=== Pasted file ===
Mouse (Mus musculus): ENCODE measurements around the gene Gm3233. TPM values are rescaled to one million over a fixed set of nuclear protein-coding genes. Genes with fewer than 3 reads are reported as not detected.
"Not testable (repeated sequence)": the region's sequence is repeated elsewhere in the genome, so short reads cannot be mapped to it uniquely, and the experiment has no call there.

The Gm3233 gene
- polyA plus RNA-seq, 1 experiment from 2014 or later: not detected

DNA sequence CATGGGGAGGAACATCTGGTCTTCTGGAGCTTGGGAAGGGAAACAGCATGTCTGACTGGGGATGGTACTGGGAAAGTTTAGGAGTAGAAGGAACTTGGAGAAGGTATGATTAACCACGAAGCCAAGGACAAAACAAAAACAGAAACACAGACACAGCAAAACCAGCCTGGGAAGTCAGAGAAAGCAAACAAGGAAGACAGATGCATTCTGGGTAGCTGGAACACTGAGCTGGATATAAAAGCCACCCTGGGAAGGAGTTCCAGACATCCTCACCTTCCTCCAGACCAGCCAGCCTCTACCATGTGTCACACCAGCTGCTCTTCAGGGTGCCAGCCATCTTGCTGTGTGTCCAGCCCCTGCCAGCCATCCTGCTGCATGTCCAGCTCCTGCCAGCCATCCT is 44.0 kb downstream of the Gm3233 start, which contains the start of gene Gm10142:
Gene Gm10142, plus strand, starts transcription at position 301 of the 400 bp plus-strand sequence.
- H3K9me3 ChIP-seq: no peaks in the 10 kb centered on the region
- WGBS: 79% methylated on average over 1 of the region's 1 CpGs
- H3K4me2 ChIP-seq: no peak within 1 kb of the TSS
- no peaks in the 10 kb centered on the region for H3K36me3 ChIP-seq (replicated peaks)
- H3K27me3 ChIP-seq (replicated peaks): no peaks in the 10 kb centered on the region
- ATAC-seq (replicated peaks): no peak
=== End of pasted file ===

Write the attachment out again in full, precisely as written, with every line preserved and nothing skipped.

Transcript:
Mouse (Mus musculus): ENCODE measurements around the gene Gm3233. TPM values are rescaled to one million over a fixed set of nuclear protein-coding genes. Genes with fewer than 3 reads are reported as not detected.
"Not testable (repeated sequence)": the region's sequence is repeated elsewhere in the genome, so short reads cannot be mapped to it uniquely, and the experiment has no call there.

The Gm3233 gene
- polyA plus RNA-seq, 1 experiment from 2014 or later: not detected

DNA sequence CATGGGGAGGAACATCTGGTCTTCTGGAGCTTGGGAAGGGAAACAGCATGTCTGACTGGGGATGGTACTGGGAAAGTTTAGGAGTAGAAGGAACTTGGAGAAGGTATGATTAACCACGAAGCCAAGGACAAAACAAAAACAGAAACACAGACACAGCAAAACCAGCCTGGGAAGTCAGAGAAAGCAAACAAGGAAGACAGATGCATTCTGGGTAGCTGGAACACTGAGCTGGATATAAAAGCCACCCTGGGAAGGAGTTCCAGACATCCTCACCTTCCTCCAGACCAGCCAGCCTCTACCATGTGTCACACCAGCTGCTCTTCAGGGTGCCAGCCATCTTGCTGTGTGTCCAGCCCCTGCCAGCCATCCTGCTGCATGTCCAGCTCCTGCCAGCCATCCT is 44.0 kb downstream of the Gm3233 start, which contains the start of gene Gm10142:
Gene Gm10142, plus strand, starts transcription at position 301 of the 400 bp plus-strand sequence.
- H3K9me3 ChIP-seq: no peaks in the 10 kb centered on the region
- WGBS: 79% methylated on average over 1 of the region's 1 CpGs
- H3K4me2 ChIP-seq: no peak within 1 kb of the TSS
- no peaks in the 10 kb centered on the region for H3K36me3 ChIP-seq (replicated peaks)
- H3K27me3 ChIP-seq (replicated peaks): no peaks in the 10 kb centered on the region
- ATAC-seq (replicated peaks): no peak